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Retaining and graduating students has become an issue of widespread concern among today’s colleges and universities. Current research suggests that, on average, four-year colleges and universities in the United States graduate approximately 58% of their students each year (National Center for Education Statistics, 2012). For the past forty years, faculty, staff, and administrators have been interested in identifying factors that may increase the number of students who persist and complete a college degree. The present study used a theoretical model of college student persistence and attrition to test background, contextual, and motivational factors that may influence college student persistence and attrition.
Participants in this study were undergraduate men and women (N = 595) who attended a large, diverse, urban, four-year university in Texas. Participants were asked to complete an 84-item online survey that was used to assess the following factors: background characteristics, campus involvement, faculty mentoring, peer group interactions, sense of belonging, utility value, self-efficacy, residential status, enrollment status, transfer status, and financial concern. These factors were used to help predict institutional persistence attitudes, general persistence attitudes, and attrition. Institutional persistence attitudes describe a student’s attitude about persisting at the current institution he or she is attending. General persistence attitudes refer to a student’s overall attitude about persisting in college. Finally, attrition describes the process in which a student fails to reenroll from the fall 2011 semester to the spring 2012 semester.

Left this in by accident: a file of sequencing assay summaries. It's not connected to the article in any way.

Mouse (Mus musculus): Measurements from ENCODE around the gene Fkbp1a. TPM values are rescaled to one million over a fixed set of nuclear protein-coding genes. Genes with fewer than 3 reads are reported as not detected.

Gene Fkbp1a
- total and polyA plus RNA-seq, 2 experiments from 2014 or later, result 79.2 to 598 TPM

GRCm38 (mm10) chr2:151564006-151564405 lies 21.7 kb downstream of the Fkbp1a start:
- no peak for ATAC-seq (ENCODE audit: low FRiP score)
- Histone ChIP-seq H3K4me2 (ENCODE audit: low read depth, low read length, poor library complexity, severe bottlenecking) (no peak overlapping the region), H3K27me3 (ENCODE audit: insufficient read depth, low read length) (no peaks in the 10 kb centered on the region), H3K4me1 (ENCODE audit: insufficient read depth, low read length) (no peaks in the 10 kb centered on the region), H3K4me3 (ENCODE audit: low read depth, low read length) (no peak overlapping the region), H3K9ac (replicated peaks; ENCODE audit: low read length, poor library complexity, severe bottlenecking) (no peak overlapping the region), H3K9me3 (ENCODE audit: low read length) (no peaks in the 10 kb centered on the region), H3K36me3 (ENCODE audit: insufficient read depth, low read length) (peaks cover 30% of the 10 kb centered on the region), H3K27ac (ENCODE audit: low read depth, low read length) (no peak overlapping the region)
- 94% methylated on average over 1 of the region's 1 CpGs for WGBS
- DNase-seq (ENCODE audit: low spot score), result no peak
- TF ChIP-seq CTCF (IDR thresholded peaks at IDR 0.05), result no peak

Results from a series of ANOVAs found that African-American students reported weaker persistence attitudes than White and Hispanic students. Differences in institutional persistence attitudes were also found among students who transferred from another institution and those who did not. More specifically, students who transferred from another institution reported stronger institutional persistence attitudes than those who did not. Interestingly, results of the ANOVAs indicated no differences in institutional persistence attitudes and general persistence attitudes between full-time and part-time students and students who lived on campus and off campus.
A pair of hierarchical multiple linear regressions was conducted to evaluate the extent to which student background characteristics, contextual factors, and motivational factors were able to predict institutional persistence attitudes and general persistence attitudes. Results from these analyses indicated that faculty mentoring, parents’ education level, socioeconomic status, race, campus involvement, peer group interactions, utility value, self-efficacy, and sense of belonging were all significant predictors of institutional persistence attitudes. In the second multiple regression, gender, race, parents’ college expectations, financial concern, utility value and peer group interactions were significantly related to general persistence attitudes.
Finally, a subset of the participants (N = 245) who provided the necessary data was used to conduct a hierarchical logistic regression that evaluated the extent to which student background characteristics, contextual factors, and motivational factors could be used to predict attrition. Results from the first step of the hierarchical logistic regression found that prior performance was negatively related to student attrition. The second step of the logistic regression failed to achieve significance. The findings from this study will be used to help educate students, parents, faculty, staff, and administrators about useful strategies and resources that can be utilized to better support and retain college students.



Retention, Persistence, Attrition, Motivation, Colleges, College students, Graduation factors